If you have trouble getting this exercise to sound right, go back to the first exercise to practice basic pedal control. Use your picking hand to mute the strings as you move between the notes to keep everything as clean as possible.
Ex3: Simulating a Bass Guitar
This is an extremely easy thing to do and can be very useful when you’re writing songs. The White Stripes’ song Seven Nation Army uses a DigiTech Whammy in this way. The basic idea is that you use the Whammy pedal to shift your pitch down an entire octave so it sounds like a bass guitar.
Setting the Whammy: choose the Whammy option 1 Octave down. This time you will move the pedal into the toe position and leave it there. You won’t need to rock it back or forth at all – leave it in the toe position the entire time.
Tone: use a clean tone and adjust your EQ as needed to try and get as close as possible to a bass tone. Avoid using other effects at the same time as most bass guitarists use a very dry signal.
Play around with single-note riffs you know to get a basic feel for what it’s like playing bass riffs. You might even want to look up TABs for bass riffs and try to play them using the whammy.
Ex4: RATM style Whammy and Wah
Tom Morello often used his Whammy in the Harmony mode in combination with a wah pedal. Have a listen to the solo in Guerrilla Radio to get an idea of this combination of effects. In this exercise, we will use both a Whammy and a Wah. If you haven’t used a wah pedal before, go through the exercises in my Wah lesson here.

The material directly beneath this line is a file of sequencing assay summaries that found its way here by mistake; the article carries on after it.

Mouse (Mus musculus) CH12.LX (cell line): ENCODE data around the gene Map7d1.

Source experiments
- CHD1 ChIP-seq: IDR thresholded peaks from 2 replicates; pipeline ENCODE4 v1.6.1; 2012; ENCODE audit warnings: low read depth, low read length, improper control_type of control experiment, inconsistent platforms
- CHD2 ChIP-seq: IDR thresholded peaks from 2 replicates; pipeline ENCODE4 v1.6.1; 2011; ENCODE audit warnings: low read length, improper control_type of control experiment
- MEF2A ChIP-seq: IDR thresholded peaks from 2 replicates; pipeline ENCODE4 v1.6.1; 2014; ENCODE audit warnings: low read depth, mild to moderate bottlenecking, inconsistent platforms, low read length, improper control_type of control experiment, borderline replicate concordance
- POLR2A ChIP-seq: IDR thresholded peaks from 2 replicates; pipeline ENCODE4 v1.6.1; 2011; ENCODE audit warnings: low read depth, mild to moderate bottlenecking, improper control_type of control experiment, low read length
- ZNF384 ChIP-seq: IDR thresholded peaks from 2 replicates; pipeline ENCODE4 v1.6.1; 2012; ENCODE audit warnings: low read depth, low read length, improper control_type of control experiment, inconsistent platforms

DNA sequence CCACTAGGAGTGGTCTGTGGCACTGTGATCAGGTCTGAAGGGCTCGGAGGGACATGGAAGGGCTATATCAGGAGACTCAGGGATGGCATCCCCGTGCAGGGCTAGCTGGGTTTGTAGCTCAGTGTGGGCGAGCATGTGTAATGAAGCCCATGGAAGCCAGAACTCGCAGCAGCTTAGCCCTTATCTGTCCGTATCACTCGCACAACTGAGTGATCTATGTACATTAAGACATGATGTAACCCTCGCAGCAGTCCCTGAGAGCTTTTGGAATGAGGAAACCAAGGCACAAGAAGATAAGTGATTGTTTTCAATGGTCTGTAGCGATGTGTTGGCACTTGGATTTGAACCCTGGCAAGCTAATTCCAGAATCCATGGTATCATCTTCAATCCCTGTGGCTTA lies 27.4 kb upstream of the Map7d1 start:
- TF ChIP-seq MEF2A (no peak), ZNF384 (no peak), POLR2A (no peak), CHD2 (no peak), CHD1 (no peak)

This exercise will use the Harmony setting to create a harmony of a 5th higher and mix it with the original tone. After you learn this exercise, experiment with different Harmony settings to hear how different intervals will change the feel of what you are playing.
Setting the Whammy: in the Harmony settings, choose the option where a 5th higher is created when the pedal is in the toe position. Leave the pedal sitting in the toe position the entire time to keep that harmony.
Wah: this exercise also uses a wah. Any wah will be suitable. Check out my review of the Original Dunlop Crybaby here if you don’t have a wah to see why it’s worth getting one.
Tone: use an overdrive or distortion and experiment with different pickup options to get a feel for what you like the best. I used a single coil neck pickup during this exercise to give it a thicker tone. I also cranked up the gain and added a delay to get a really dirty tone but you should also experiment with a cleaner signal. The feel I was going for was a gritty and over-the-top sound.
This combination of effects sounds great with a lot of rock and blues licks to give them a new edge. Play this exercise again with the whammy set to an octave lower in harmony mode and you might recognize the tone used in a wide range of songs.